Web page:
Twelve years ago, biologists developed the repertoire sequencing technology (Rep-seq) that samples millions out of a billion constantly changing antibodies (or immunoglobulins) circulating in each of us. Repertoire sequencing represented a paradigm shift as compared to the previous “one-antibody-at-a-time” approaches, raised novel algorithmic, statistical, information theory, and machine learning challenges, and led to the emergence of computational immunogenomics.
I will describe our recent work on reconstructing the evolution of antibody repertoires, inferring novel diversity (D) genes in the immunoglobulin loci, and solving the three-decade-old puzzle of explaining the mechanism for generating biomedically important ultralong antibodies via tandem D-D fusions. I will also describe several collaborative projects in the emerging fields of personalized immunogenomics (analyzing how mutations in the immunoglobulin loci affect our ability to develop antibodies that neutralize flu and HIV) and agricultural immunogenomics (analyzing cow antibody repertoires to assist in breeding efforts).
Yana Safonova received the B.Sc. (2010) and M.Sc. (2012) degrees in Computer Science from the Nizhny Novgorod State University, Russia, and the Ph.D. degree (2017) in Bioinformatics from the Saint Petersburg State University, Russia. Since 2017, she has been a Postdoctoral Scholar at the Computer Science and Engineering Department at University of California, San Diego (UCSD), USA. Since 2019, she has also been affiliated with the Department of Biochemistry and Molecular Genetics at the University of Louisville School of Medicine, USA.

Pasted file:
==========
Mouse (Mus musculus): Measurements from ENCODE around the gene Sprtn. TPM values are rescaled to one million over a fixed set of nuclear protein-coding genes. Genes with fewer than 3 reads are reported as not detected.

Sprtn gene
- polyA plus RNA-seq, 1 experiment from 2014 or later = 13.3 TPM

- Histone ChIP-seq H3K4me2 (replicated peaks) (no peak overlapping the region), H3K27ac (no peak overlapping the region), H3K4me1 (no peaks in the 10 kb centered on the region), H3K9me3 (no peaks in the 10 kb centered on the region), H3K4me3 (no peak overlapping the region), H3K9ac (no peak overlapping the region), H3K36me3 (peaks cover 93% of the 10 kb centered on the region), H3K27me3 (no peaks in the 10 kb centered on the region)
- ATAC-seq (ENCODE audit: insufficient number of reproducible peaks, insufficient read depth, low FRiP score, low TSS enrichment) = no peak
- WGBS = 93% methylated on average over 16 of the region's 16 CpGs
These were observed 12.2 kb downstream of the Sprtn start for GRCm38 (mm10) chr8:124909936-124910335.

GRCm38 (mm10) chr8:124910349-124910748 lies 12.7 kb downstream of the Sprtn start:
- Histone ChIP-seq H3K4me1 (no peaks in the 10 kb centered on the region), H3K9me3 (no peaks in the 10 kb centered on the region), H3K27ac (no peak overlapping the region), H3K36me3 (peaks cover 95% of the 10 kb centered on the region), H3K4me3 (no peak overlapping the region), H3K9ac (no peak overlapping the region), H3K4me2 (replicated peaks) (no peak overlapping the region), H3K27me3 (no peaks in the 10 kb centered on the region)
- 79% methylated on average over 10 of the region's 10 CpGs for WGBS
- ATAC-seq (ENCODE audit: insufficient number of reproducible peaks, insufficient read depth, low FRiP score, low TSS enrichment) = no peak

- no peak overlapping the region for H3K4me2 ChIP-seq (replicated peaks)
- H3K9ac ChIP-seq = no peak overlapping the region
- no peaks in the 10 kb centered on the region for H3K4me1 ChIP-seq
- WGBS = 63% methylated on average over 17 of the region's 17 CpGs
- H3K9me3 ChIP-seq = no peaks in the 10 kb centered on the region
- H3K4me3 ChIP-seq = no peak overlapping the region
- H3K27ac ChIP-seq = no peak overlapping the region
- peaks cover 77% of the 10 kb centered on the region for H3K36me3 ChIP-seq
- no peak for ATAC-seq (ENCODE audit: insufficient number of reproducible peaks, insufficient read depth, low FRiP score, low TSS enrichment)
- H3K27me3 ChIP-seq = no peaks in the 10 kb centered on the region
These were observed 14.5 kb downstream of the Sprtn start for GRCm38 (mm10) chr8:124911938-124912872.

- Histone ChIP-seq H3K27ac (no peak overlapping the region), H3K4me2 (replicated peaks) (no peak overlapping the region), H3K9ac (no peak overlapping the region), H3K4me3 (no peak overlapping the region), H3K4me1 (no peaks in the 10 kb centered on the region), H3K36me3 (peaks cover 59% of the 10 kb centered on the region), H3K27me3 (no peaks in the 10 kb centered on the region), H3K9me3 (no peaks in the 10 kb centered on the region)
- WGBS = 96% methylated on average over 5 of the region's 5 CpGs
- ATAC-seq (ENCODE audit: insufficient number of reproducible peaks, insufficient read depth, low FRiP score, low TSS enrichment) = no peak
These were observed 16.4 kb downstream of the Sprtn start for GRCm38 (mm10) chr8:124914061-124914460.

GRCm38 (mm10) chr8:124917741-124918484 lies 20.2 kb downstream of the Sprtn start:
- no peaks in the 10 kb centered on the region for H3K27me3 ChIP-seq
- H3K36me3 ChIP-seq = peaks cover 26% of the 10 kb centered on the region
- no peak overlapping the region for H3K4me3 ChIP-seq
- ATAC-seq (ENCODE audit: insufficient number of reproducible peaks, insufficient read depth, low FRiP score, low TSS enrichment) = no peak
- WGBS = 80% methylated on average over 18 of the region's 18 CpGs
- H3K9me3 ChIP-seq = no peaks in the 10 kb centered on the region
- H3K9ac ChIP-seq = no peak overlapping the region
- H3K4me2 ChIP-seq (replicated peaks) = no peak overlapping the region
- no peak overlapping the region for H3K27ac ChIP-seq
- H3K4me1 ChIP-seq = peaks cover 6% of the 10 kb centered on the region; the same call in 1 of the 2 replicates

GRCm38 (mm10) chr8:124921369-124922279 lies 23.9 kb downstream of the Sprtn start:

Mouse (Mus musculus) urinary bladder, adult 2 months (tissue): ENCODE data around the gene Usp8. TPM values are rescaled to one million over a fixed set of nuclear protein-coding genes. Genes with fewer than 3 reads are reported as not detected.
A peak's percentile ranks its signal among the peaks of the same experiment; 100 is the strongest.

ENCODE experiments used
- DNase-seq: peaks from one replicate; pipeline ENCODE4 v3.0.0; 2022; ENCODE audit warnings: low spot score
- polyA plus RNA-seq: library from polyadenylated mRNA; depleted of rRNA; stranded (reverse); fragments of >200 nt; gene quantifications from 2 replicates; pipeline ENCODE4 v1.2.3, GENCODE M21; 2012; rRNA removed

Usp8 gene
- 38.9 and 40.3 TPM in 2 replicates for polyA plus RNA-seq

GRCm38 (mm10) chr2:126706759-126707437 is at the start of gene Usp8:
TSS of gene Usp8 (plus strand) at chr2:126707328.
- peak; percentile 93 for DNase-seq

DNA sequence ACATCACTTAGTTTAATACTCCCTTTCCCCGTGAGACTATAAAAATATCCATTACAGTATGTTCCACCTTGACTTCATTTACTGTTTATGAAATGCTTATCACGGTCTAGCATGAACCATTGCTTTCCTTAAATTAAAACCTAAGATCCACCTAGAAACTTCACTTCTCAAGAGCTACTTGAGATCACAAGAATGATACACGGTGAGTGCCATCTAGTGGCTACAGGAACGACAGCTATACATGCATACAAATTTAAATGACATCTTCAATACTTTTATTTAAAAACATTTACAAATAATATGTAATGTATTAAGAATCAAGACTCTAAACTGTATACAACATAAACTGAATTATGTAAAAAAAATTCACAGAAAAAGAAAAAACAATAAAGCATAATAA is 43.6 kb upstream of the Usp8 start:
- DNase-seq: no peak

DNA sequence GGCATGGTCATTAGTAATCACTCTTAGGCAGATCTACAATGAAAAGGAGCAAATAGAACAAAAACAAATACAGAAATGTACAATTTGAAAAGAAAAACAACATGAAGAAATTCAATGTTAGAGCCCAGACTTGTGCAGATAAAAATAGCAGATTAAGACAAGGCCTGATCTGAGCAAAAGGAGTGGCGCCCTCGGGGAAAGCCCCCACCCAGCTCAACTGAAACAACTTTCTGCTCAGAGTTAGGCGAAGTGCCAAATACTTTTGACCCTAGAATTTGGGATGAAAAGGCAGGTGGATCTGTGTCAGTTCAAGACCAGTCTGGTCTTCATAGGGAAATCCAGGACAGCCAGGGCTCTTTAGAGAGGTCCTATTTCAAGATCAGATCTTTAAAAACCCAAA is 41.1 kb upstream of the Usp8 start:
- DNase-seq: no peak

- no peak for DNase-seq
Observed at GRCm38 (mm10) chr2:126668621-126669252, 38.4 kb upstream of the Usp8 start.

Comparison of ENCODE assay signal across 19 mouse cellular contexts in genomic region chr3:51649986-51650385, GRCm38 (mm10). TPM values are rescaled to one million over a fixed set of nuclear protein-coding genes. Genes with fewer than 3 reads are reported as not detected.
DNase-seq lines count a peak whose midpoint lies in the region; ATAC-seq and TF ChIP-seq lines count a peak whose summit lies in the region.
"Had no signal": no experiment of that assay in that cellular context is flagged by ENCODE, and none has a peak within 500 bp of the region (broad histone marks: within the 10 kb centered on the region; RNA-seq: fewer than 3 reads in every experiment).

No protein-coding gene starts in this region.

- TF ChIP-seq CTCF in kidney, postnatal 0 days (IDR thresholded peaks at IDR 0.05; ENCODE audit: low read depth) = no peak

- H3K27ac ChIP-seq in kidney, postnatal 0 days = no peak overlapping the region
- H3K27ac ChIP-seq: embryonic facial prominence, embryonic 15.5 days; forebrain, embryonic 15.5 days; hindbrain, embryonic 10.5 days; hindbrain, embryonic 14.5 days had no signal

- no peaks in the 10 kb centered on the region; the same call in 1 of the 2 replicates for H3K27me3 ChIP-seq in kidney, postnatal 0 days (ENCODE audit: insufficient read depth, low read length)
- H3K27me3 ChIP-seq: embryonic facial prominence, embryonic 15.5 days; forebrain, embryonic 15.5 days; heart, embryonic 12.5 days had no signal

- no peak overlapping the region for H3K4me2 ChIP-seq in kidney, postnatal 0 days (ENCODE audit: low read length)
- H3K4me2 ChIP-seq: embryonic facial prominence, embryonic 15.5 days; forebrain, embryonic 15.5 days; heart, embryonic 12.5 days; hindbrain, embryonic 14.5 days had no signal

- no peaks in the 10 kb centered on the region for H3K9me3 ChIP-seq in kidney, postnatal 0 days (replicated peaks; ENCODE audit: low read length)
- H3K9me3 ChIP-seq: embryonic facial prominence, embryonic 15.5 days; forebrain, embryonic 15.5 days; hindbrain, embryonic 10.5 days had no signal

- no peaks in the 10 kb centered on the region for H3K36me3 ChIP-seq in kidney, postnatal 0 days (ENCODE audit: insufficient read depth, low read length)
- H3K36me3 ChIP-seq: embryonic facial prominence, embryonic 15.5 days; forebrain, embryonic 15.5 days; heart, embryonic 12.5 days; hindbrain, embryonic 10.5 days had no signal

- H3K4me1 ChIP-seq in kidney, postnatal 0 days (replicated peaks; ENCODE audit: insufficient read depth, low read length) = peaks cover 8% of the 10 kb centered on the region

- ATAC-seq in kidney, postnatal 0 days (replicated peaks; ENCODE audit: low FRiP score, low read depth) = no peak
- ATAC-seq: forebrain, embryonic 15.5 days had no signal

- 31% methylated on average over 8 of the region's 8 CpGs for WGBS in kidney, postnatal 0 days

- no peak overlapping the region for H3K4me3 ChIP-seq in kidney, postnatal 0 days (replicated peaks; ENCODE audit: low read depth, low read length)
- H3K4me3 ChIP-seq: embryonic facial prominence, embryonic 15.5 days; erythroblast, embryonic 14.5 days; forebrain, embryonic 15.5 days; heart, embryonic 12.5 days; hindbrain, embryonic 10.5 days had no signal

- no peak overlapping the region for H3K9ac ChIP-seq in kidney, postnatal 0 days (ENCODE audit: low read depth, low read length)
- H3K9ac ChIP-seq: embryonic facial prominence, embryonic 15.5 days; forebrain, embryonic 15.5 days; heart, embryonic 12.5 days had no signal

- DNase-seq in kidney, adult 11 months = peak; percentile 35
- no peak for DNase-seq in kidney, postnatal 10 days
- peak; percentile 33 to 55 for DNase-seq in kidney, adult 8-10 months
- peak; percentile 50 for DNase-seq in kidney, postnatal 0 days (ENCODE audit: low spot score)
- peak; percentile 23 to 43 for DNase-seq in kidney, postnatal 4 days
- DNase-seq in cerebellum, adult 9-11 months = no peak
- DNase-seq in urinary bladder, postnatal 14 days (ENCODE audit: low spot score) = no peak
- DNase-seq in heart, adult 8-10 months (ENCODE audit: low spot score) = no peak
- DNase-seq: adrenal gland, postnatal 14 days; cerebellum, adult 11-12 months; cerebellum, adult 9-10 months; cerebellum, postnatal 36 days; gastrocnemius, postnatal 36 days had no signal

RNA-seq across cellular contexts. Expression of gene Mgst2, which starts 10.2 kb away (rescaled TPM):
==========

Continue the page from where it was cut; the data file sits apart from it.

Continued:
Her research interests cover open problems in immunogenomics and computational immunology that include applications of the recently emerged repertoire sequencing technologies to design of antibody drugs, prediction of vaccine efficacy, and population analysis of the immune loci. Dr. Safonova was selected as a recipient of the Data Science Postdoctoral Fellowship (2017) by UCSD and the Intersect Fellowship for Computational Scientists and Immunologists (2019) by the American Associations of Immunologists. She is a member of the The Adaptive Immune Receptor Repertoire (AIRR) Community of The Antibody Society and an author of a graduate Immunogenomics course.